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From the burger menu we had the buttermilk fried chicken breast – moist, tasty and well-served by its dressing of avocado, pickles and sweetcorn and pepper relish. The sweet potato fries failed to impress – I tend to avoid them as the moisture content makes them hard to crisp but my friend who generally is a fan found these a bit flabby. I picked the house sausage bun, which came with lashings of the juicy, 14-hour smoked pulled pork. The sausage was a very long way from your traditional banger – more like the traditional Louisiana boudin, it was coarse-textured with a strong tang of offal. This maybe won’t be to everyone’s taste but well done to the chefs for not taking the easy way.

Both these came in a manchet bun, a traditional English bread that the menu claims to be better than brioche – and in this context I’d concur. Firmer and not so sweet, it’s an excellent burger bun.

One more main was 12 hour smoked brisket – copious amounts of beef dripping with a spiced gravy, piles of smooth mash and nicely spiked red cabbage.

We may have been stuffed but in the interests of reviewing we had to try deserts. Salted caramel sticky toffee pudding had been a highlight of The Smokehouse menu and reappears still in very good form – sprinkled with pecans and a touch of popping candy. My guests immediately made plans to bring their 10 year old daughter, a connoisseur of the desert. Key lime pie – sometimes a virulent green cliché – brought a big smile of delight. It was lightly bruléed and gave a great balance of sharp and sweet with a fine dark pastry case.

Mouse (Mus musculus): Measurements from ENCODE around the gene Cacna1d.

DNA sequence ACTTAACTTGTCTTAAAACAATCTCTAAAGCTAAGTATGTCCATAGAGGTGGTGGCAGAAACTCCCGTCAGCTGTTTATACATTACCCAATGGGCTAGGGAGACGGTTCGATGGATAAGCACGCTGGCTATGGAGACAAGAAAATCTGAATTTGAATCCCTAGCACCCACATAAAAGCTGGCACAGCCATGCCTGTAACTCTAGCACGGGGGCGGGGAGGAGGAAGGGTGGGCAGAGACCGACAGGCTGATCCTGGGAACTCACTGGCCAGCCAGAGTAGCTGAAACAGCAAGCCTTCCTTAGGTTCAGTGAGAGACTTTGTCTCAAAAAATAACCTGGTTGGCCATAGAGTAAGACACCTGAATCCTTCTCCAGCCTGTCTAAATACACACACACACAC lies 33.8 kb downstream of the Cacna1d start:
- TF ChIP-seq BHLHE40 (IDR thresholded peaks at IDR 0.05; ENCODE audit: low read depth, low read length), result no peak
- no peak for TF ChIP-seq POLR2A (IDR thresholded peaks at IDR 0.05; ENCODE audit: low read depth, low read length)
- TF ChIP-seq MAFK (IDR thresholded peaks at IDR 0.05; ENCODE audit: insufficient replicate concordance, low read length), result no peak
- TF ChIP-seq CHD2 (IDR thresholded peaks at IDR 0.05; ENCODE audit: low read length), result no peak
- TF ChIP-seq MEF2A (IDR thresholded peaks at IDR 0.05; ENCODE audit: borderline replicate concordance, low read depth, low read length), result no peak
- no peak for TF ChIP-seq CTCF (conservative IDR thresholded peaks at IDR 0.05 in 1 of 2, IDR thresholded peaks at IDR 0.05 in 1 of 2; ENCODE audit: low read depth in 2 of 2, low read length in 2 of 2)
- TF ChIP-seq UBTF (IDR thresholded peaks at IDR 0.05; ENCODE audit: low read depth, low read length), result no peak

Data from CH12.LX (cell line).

I was relieved to find that expanding the Smokehouse concept to a bigger and brasher format has been been done without sacrificing too much flair and quality. You’ll need to buy into the concept – it’s not for faint hearts or those who want pretty pictures on a plate – but if you do there’s much to enjoy.

I know I don’t update this blog frequently enough for it to be an important source of news, but every now and again I feel the need for a round-up of stuff and today is one of those times.

First off, we’re getting very close now to the welcome opening of the King Richard III pub on Highcross Street, Leicester.  The website is up, bookings are being taken from 11 April (though the first couple of nights are already full for food bookings it seems).  I’m confident that head chef Chris Elliman, who has done such a good job with Crafty and St Martin’s café, will make this a great addition to the city scene. The menu looks a good combination of classic British roasts done on their Robata grill – a 1 kg dry-aged forerib of beef on the bone for two (£45) sounds a particular treat – and dishes with a little contemporary flair such as agro-dolce onion, sorrel and goat’s curd on sourdough toast (£5.50) and below, crispy spiced lamb roll, pickled red cabbage, yoghurt, green chilli and mint.